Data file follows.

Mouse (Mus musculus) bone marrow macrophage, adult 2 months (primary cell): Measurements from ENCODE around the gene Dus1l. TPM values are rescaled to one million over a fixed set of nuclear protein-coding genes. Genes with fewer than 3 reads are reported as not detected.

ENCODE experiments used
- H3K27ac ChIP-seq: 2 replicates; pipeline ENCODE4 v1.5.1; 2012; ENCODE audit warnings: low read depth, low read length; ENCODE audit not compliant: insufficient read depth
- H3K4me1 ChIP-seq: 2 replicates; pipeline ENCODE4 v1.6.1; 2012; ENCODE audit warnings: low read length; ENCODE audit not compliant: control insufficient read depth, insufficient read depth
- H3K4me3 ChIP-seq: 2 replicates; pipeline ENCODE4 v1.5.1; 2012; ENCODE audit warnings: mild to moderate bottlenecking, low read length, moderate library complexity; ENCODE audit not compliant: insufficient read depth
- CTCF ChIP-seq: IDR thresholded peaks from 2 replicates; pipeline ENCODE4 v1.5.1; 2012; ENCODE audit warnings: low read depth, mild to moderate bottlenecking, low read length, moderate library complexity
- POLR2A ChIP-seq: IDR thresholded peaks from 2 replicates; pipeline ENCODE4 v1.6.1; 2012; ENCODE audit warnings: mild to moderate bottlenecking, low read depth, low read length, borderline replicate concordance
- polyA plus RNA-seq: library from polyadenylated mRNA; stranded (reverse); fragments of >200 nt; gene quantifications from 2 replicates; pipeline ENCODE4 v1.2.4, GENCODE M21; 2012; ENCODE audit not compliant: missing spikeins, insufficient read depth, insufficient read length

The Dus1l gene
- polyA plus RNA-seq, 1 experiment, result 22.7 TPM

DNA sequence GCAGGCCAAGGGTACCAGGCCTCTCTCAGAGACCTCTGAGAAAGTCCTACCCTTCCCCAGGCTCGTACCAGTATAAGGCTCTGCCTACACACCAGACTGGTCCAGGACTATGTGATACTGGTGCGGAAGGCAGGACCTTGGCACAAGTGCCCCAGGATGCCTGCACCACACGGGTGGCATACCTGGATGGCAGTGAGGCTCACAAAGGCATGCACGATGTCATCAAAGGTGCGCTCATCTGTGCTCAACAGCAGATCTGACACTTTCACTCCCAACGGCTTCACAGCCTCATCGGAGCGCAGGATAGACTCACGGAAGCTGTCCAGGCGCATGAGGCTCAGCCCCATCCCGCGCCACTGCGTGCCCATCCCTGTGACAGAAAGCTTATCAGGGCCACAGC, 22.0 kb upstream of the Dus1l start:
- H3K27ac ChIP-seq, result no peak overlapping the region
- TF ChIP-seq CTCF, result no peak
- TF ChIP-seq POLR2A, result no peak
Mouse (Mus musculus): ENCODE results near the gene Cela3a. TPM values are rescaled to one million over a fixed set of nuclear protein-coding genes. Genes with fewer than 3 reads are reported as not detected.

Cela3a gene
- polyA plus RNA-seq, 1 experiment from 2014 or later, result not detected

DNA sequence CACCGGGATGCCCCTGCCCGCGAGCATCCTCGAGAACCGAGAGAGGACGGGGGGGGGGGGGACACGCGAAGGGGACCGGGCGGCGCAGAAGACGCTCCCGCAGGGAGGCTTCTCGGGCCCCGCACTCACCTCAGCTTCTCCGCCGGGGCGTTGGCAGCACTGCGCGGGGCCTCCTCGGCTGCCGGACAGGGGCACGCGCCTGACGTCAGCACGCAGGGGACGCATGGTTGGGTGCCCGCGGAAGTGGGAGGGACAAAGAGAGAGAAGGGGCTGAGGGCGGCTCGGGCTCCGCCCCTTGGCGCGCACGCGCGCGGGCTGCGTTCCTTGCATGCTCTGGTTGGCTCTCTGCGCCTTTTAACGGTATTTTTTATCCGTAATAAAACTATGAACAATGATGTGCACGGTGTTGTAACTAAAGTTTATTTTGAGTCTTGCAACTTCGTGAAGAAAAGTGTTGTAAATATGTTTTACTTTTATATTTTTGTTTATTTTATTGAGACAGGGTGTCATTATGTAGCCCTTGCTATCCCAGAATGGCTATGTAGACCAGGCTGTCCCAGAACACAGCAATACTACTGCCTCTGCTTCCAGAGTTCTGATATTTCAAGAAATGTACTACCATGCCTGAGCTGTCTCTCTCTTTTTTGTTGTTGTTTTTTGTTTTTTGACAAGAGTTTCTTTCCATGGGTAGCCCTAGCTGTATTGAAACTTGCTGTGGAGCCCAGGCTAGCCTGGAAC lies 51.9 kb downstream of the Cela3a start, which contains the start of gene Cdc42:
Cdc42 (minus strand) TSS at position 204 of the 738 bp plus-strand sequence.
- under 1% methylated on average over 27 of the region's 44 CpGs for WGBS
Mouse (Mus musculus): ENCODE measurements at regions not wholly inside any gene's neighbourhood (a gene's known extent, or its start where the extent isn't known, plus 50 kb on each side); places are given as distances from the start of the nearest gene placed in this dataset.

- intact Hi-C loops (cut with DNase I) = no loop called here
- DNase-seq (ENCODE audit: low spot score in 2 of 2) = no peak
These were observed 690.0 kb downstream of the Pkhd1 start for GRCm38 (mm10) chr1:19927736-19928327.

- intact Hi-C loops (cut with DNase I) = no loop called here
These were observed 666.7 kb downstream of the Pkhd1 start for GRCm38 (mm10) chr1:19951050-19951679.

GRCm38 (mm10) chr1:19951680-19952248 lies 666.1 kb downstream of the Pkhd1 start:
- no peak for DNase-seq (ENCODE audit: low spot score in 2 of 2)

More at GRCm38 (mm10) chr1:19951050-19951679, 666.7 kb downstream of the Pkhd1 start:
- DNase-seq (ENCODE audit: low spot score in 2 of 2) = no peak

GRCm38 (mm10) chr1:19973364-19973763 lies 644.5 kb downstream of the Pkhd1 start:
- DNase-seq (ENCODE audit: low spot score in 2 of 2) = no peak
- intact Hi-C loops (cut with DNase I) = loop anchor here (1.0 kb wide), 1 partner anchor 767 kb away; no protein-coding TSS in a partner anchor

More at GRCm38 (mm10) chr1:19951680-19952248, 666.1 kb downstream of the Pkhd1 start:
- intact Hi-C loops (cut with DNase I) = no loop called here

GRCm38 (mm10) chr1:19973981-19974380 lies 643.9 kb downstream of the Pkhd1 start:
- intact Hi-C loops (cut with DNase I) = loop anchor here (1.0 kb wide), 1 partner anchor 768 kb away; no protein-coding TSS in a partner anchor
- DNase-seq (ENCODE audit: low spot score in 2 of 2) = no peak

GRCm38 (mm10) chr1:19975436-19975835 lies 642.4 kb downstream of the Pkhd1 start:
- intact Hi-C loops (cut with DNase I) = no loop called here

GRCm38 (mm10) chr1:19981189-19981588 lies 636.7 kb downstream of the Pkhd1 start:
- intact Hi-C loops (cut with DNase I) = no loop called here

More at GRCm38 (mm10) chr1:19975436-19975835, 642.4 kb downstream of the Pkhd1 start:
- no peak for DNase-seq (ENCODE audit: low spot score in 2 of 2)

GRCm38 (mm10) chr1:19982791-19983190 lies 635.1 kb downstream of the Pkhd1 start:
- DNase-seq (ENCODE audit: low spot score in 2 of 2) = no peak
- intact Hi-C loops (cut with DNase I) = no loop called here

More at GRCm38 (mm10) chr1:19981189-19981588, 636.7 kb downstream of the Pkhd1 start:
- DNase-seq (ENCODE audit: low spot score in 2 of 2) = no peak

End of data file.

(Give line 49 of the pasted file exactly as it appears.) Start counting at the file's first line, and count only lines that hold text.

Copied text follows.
- DNase-seq (ENCODE audit: low spot score in 2 of 2) = no peak